Thimbleweed Park at Gamescom 2016

At the ID @ Xbox booth, which was by far the smallest one of the Microsoft booth, we found quite a few awesome indie games. Amongst those was also Thimbleweed Park, made by Team Thimbleweed. We also had the chance to talk to Rob Megone, who is one of the lead testers on the project.

As its website clearly states, “Thimbleweed Park is a story of a town where a dead body is the least of your problems.” A Point and Click adventure game in which we control five odd characters, with unsettling backgrounds and try to solve the mysteries of this eerie town. The story begins with two agents finding a decayed body in a river close to the town and from there the plot unfolds and thickens.

Rob told us that the game can be characterized as a classic Point and Click adventure game and that sticks to the principles of older point and click adventure games. With people in the team having experience from making adventure games for Lucas Arts many years ago, they have the perfect line-up to create an exciting and new experience for all of the fans of the genre.

“We have done a lot of things that just weren’t possible back then. Technological limitations such as RAM and CPU insufficiency didn’t allow for many things to be possible back then,” said Rob. The game features ambient lightning and a lot of shaders that work dynamically with the movement of the character. So despite seeing the classic pixel-art style, we see a lot of new art-related features that wouldn’t have been possible to be on one of the old classics.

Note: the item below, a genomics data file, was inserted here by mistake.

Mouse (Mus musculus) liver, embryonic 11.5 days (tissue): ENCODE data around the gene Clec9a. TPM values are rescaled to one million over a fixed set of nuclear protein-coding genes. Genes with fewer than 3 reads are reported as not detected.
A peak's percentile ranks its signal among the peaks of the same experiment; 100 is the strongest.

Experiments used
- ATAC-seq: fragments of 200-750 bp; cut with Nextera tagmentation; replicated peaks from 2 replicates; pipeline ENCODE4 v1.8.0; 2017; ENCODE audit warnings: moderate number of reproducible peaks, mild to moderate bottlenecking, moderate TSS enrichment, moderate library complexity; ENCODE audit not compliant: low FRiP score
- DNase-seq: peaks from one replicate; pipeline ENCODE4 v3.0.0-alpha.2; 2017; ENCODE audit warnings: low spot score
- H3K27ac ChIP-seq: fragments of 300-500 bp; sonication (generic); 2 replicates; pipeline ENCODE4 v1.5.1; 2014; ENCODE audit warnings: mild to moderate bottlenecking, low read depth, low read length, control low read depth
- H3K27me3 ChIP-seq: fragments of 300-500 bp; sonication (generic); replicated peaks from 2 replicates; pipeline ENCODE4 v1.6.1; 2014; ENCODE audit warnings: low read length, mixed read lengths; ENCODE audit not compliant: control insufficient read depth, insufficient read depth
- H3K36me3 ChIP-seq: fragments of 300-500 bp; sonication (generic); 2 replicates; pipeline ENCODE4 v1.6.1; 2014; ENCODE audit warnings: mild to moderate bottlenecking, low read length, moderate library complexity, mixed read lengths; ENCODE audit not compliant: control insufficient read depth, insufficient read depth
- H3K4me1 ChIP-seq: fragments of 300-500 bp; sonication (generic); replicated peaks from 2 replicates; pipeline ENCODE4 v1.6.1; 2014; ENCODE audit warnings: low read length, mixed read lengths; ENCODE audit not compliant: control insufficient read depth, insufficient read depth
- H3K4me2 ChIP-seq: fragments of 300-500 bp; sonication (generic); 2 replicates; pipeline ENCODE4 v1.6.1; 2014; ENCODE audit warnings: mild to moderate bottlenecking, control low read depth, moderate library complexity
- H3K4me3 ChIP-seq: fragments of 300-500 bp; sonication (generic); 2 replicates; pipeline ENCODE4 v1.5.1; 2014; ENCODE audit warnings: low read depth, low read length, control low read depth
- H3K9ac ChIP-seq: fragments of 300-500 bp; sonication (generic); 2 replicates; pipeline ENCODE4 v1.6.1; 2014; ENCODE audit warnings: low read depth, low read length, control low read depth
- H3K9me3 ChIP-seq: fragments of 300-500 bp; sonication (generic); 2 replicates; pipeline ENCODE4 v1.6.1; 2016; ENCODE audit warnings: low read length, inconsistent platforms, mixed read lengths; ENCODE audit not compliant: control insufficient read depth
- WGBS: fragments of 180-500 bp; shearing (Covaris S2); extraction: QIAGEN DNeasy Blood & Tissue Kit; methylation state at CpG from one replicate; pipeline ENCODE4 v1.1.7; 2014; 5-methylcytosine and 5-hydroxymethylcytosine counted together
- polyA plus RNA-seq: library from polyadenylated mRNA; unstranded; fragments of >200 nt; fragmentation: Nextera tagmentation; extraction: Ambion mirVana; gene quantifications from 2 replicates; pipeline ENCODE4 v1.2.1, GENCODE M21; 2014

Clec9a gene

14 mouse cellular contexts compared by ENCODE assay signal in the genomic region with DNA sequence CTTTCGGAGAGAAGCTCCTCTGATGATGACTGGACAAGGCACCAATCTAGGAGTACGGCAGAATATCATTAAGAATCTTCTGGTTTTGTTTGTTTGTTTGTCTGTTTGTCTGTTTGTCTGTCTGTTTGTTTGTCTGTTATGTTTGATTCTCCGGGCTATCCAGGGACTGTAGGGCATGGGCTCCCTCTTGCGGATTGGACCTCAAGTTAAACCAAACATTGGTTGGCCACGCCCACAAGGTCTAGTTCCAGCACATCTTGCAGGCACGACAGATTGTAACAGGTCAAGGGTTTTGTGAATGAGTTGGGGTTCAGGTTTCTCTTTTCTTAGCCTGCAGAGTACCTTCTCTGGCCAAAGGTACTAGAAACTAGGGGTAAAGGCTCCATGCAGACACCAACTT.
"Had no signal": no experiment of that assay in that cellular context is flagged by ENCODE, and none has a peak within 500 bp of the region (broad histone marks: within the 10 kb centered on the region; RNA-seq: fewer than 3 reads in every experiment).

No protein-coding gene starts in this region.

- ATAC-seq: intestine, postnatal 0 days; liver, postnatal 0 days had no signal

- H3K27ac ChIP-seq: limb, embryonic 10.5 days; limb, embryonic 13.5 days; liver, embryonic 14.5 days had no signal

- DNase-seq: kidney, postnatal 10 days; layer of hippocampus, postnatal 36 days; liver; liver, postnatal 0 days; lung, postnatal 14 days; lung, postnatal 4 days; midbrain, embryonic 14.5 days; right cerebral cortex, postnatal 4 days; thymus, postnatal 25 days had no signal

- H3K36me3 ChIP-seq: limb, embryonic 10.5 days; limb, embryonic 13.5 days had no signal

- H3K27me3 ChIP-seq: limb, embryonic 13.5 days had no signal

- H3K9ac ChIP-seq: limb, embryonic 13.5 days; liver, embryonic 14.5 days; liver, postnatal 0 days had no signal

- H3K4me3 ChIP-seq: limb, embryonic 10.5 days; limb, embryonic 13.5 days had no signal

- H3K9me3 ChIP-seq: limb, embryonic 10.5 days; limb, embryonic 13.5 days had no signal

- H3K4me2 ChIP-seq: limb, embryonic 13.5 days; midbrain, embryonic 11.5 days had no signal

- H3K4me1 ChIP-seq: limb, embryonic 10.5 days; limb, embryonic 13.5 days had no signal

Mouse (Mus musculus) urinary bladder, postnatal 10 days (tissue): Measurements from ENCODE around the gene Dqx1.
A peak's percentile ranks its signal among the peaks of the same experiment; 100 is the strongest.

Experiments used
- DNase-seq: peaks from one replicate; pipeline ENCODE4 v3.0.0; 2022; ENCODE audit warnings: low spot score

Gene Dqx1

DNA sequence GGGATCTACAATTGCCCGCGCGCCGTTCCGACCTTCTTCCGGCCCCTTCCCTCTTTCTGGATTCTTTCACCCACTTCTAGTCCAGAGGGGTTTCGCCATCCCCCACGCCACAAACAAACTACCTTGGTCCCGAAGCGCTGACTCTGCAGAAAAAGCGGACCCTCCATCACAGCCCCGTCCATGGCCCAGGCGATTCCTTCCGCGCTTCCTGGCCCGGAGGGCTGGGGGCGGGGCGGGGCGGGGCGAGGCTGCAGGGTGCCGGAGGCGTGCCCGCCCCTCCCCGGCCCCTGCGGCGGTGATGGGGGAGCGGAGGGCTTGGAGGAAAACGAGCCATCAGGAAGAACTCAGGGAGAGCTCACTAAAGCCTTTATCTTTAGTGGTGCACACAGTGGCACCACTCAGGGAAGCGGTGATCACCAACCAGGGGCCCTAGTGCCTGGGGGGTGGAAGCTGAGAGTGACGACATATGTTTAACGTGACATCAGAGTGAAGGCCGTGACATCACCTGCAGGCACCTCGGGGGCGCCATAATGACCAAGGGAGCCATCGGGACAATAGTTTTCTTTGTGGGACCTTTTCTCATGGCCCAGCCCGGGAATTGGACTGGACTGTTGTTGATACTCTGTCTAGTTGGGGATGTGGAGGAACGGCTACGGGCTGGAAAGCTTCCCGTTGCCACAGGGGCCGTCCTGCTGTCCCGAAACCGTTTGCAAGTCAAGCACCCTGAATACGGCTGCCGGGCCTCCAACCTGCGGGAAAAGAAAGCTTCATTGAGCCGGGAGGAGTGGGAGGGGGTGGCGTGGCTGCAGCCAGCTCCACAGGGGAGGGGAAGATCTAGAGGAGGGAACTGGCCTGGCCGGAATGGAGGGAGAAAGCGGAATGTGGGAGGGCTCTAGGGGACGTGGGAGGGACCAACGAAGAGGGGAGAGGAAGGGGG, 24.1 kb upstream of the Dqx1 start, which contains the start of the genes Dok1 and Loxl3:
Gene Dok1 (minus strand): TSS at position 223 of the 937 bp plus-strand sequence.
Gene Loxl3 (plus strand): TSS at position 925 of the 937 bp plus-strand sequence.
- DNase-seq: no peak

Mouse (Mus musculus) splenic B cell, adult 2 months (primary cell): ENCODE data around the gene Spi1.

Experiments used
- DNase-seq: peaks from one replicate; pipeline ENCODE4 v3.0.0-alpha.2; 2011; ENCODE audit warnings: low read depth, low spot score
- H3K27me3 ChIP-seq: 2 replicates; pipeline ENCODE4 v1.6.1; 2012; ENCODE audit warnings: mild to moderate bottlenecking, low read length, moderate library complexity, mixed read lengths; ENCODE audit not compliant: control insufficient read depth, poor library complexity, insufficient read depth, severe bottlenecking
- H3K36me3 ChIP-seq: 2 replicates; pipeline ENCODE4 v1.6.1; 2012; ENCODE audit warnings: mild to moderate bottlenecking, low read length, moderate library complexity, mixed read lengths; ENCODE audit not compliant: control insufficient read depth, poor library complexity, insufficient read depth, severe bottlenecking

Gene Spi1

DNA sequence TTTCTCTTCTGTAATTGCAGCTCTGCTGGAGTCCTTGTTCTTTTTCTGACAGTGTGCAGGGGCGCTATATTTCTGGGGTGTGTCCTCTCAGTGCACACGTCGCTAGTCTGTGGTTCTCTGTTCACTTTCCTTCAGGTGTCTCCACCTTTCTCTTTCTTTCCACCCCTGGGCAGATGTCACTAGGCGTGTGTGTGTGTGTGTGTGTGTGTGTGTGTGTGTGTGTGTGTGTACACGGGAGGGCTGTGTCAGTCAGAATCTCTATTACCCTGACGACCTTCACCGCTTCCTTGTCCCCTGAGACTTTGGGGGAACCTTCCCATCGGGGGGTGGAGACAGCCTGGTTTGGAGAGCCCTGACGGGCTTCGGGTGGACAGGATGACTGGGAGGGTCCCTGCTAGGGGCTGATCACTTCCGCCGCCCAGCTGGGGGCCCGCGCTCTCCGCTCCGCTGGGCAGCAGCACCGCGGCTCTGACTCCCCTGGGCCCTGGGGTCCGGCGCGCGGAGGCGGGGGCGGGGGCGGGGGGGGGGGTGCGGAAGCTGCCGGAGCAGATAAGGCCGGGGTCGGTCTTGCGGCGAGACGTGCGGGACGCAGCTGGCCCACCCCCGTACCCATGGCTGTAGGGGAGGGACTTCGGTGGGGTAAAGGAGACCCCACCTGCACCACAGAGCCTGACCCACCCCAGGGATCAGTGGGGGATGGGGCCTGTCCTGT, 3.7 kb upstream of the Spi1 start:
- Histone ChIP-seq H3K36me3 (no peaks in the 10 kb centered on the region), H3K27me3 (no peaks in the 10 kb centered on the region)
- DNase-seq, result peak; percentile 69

The control the player has also been optimized so that the game can feel very easy and relaxing to play on a console. Using the D-pad the player can quickly select various commands and using the back triggers, you can scroll fast through items on the screen.

“We didn’t want it to look like a throwback adventure. We wanted to do something more than just that,” Rob told us, when explaining their idea behind the development of the game.

We also talked about the Kickstarter experience and Rob said that “there was so much support, even from people who hadn’t played games like these in years.” We were also told that Ron Gilbert, who is also one of the main developers, has been doing a lot of things on the side, such as podcasts and blogs, so it is hard not to lose focus sometimes.

Last but not least, we talked about how the developers are allowing fans to contribute to the game, by having blog users come up with suggestions or by even having people contribute to the game through their own fan-made stories.

The game is set to arrive on Windows, Mac, Xbox One and Linux next year, with the Android and iOS versions following up shortly after. You can find even more about Thimbleweed Park on its official website and you can track the progress of its developement on Twitter.

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